James Tenney ~ Having Never Written A Note For Percussion (1971; Live 2012)

James Tenney – Having Never Written A Note For Percussion (1971) from Inhyun Kim on Vimeo.

James Tenney (1934-2006)
“Having Never Written a Note For Percussion”  (1971)

Chris Graham, percussion

Visual art “Cleansing the Memories” by Jayoung Yoon
Live at Leonard Nimoy Thalia at Symphony Space, Ear To Mind concert; 6/16/12

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Joan Tower ~ Interview/Preview of Her Birthday Concert at Symphony Space

Composer Joan Tower had a few minutes to speak with me about her birthday concert on…her birthday of all things! And I don’t care how old she is!

The concert titled “Happy Birthday, Joan Tower” is being thrown on Thursday, September 6th at Peter Jay Sharp Theater at Symphony Space in New York, and it is scheduled to feature such wonderful soloists as Blair McMillen and Carol Wincenc, as well as violinist Emma Steele and the Escher String Quartet among others.
Joan–well, yes, her too, after all the party is for her! Continue reading

Mrs. President Goes To New York (A Review of The Preview)

Valerie Bernhardt as Victoria Woodhull–Mrs. President (Photo courtesy of Sophia Negron)

Anchorage Opera
presents
Mrs. President, composed by Victoria Bond
A special preview concert
Libretto by Hilary Bell
Leonard Nimoy Thalia at Symphony Space, NY
Monday, July 9th, 2012

This preview of Mrs. President, Victoria Bond‘s opera about women’s equality pioneer Victoria Woodhull that is set to have its official premiere in Anchorage, AK this October, was presented as simply a “Mrs. President in Concert”, with the principal singers performing in concert wardrobe instead of the costumes you’d expect to see for the fully-staged opera, and the music was performed not by an orchestra, but with piano accompaniment by Richard Gordon.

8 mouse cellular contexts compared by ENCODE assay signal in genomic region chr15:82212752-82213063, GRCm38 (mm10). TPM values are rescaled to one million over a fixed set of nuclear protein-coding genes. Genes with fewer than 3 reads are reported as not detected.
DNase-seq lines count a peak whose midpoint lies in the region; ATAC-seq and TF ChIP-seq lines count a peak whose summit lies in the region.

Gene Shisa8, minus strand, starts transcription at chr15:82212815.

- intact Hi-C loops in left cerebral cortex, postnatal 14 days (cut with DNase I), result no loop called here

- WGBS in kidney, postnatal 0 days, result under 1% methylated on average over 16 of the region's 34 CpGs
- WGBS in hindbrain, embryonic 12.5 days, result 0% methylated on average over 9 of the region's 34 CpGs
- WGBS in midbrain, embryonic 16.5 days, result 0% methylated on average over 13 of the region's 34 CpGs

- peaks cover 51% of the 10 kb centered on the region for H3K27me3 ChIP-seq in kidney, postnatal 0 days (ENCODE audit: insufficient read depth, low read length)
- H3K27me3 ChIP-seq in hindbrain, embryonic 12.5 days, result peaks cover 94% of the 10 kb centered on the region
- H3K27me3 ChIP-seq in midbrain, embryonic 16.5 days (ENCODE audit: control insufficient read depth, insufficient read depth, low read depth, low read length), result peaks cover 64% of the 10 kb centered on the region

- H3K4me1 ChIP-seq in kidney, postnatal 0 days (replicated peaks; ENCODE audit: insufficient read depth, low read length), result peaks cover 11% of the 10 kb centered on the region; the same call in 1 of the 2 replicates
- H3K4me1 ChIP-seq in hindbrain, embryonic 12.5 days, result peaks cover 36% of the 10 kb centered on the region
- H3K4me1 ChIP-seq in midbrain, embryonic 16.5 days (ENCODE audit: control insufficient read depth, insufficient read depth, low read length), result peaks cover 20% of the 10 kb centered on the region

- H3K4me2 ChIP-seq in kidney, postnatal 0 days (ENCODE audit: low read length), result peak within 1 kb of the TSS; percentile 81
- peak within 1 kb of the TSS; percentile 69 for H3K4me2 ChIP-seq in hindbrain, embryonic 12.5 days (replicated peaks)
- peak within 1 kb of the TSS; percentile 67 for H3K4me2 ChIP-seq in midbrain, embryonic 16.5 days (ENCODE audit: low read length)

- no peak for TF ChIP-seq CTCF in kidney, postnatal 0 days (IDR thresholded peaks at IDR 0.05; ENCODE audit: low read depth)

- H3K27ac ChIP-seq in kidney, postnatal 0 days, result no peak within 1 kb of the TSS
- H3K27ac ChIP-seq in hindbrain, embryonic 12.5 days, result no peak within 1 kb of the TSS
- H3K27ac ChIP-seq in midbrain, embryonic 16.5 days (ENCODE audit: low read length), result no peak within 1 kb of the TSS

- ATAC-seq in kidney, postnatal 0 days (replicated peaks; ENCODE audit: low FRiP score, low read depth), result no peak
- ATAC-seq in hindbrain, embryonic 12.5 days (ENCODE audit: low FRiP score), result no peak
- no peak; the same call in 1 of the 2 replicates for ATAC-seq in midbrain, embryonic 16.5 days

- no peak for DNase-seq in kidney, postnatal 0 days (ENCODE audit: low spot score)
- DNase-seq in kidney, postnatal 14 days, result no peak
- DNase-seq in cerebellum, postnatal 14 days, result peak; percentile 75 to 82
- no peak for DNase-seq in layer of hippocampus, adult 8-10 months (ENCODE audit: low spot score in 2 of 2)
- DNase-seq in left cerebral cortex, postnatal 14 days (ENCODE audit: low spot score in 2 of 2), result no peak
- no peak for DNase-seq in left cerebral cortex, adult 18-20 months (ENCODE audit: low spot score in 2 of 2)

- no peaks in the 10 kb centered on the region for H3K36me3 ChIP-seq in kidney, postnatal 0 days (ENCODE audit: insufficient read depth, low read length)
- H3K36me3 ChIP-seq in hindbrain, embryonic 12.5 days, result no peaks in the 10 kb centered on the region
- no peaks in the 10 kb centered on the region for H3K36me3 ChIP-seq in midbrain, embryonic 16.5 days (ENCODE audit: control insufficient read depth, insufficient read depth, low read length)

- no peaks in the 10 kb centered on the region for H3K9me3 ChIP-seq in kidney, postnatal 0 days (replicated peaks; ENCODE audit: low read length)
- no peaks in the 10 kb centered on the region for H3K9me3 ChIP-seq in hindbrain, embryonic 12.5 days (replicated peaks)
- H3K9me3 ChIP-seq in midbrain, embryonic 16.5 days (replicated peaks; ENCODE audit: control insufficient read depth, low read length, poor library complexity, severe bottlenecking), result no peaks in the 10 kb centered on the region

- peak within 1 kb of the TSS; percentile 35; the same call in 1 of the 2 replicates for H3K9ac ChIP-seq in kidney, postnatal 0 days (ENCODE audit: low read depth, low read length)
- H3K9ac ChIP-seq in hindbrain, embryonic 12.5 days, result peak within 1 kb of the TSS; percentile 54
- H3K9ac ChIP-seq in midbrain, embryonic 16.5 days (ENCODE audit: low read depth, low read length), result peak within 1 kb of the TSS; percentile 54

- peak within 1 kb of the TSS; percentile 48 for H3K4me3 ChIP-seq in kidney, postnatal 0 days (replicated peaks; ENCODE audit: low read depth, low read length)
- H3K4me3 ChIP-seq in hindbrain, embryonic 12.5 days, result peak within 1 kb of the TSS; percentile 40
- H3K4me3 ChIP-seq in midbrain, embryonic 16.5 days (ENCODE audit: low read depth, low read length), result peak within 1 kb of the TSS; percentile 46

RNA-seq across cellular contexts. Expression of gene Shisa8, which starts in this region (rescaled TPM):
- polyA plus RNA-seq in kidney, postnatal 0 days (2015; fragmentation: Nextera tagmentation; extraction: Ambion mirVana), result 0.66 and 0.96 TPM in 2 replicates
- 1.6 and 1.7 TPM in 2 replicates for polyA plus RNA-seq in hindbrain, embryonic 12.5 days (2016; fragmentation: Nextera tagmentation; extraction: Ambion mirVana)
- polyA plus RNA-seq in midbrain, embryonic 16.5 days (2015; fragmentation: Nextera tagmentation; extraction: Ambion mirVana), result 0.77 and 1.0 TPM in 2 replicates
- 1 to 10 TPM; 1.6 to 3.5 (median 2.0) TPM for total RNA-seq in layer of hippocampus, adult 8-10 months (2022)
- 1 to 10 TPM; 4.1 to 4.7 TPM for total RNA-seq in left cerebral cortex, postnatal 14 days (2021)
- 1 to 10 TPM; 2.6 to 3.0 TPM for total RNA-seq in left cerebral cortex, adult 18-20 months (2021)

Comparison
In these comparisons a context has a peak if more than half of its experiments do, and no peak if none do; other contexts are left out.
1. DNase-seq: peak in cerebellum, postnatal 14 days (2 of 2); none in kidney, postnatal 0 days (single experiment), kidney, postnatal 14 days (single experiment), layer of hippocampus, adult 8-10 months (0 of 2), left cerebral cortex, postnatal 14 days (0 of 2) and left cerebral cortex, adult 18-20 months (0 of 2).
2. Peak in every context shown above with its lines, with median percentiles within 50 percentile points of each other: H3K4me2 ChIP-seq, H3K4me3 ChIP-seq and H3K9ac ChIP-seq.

And there was also no chorus. The concert reveals Mrs. President to be sort of a work-in-progress.
Having said this, I’m happy to say that this preview of Mrs. President was far from disappointing. Even the trappings of a non-staged preview of an operatic work don’t necessarily stop the work from revealing its true beauty, and potential vibrancy. Continue reading

This Is Just To Say: Live Art II (A Review)

Coco Karol (Image courtesy of A. Mert Erdem)

Ear To Mind
presents
This Is Just To Say: Live Art II
Leonard Nimoy Thalia at Symphony Space, NY
June 16, 2012

The smaller theater known as the Leonard Nimoy Thalia at Symphony Space is probably one of the most appropriate venues for a show like Live Art II. Its darkness and intimacy spoke just as much, if not more, to the starkness of the music works.

Judith Ring‘s “Mouthpiece” was played as a pre-recorded a cappella piece with only the barely-lit closed curtains on the bare stage, and it came across as a dark overture to the evening’s proceedings. The atonal vocals were like the sound of cold wind on a night in a strange house.

Nomi Epstein‘s “piano and soprano” was presented just as starkly by vocalist Megan Schubert and pianist David Kalhous with the addition of a visual art light show provided by Naho Taruishi. Schubert’s vocal has an almost viola-like timbre that has a tendency to be chilling, especially when she performs avant-garde works (It reminded me very much of her performance of John Cage’s Ryoanji at a concert I reviewed last February). The visual element started out as just a simple straight line of light that moved very slowly across the screen, and just as slowly became fully lit as a sort of sunrise image and then went dark again with the line in a diagonal position. Continue reading

A Great Noise at Symphony Space

Cutting Edge Concerts
presents
Great Noise Ensemble
Conducted by Armando Bayolo
Guest soloist, Cornelius Dufallo
Leonard Nimoy Thalia at Symphony Space, NY
April 16, 2012

DC’s Great Noise Ensemble made a vibrant and yet intimate New York debut at Symphony Space. The contemporary music ensemble, performing in the smaller room known as Leonard Nimoy Thalia, and the ensemble not having its full lineup on this occasion, presented a night of works for varied paired-down ensemble setups. Each of these selections was presented by composer Victoria Bond, who acted as emcee and conducted interviews with each composer of the program’s works that was present (Save for the absent Marc Mellits, who conductor/composer Armando Bayolo spoke for–Bayolo also interviewed Bond for her piece). Continue reading